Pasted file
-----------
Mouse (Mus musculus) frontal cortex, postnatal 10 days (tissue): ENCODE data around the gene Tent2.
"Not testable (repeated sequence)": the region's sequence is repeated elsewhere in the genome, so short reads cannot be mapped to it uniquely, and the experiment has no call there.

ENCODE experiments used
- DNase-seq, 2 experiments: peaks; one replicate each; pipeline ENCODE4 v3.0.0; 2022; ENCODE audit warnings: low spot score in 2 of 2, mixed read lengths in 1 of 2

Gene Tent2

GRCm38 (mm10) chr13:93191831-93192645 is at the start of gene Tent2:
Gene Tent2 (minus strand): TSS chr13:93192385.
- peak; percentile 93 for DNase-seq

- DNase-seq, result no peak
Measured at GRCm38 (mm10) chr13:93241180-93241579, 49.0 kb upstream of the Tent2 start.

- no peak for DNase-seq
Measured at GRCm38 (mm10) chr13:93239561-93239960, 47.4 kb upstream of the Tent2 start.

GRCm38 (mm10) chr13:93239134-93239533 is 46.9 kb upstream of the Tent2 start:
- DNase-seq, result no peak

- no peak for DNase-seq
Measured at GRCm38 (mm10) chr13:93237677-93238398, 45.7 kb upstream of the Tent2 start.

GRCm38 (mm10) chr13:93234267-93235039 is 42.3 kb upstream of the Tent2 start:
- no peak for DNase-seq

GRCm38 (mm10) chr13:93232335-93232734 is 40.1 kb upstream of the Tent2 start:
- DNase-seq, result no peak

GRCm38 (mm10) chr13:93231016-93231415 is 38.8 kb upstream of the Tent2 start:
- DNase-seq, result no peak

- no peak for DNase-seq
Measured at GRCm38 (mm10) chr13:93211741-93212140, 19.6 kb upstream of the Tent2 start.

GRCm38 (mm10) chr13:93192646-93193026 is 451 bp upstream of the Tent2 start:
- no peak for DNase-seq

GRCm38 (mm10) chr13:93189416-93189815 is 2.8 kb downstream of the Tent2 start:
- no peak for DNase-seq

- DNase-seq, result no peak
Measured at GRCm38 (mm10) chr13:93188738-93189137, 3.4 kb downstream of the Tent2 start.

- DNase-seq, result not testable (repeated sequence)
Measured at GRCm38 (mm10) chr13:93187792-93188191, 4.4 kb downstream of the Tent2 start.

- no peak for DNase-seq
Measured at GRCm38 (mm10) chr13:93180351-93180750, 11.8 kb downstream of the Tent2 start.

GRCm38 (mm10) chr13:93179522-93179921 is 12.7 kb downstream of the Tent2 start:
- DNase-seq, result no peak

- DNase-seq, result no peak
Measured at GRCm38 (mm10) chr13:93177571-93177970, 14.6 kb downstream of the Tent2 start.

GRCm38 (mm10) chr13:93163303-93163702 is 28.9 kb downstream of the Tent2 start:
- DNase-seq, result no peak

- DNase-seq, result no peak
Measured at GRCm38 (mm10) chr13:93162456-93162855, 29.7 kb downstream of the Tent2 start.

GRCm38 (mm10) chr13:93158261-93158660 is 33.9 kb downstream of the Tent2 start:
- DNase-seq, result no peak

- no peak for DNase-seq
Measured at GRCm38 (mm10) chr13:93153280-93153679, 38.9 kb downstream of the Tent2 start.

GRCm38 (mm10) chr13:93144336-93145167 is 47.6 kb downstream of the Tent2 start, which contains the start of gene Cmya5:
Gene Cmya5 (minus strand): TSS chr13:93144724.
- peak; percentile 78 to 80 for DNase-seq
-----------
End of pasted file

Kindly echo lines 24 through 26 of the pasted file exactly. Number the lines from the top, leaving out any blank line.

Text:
Measured at GRCm38 (mm10) chr13:93211741-93212140, 19.6 kb upstream of the Tent2 start.

GRCm38 (mm10) chr13:93192646-93193026 is 451 bp upstream of the Tent2 start:
- no peak for DNase-seq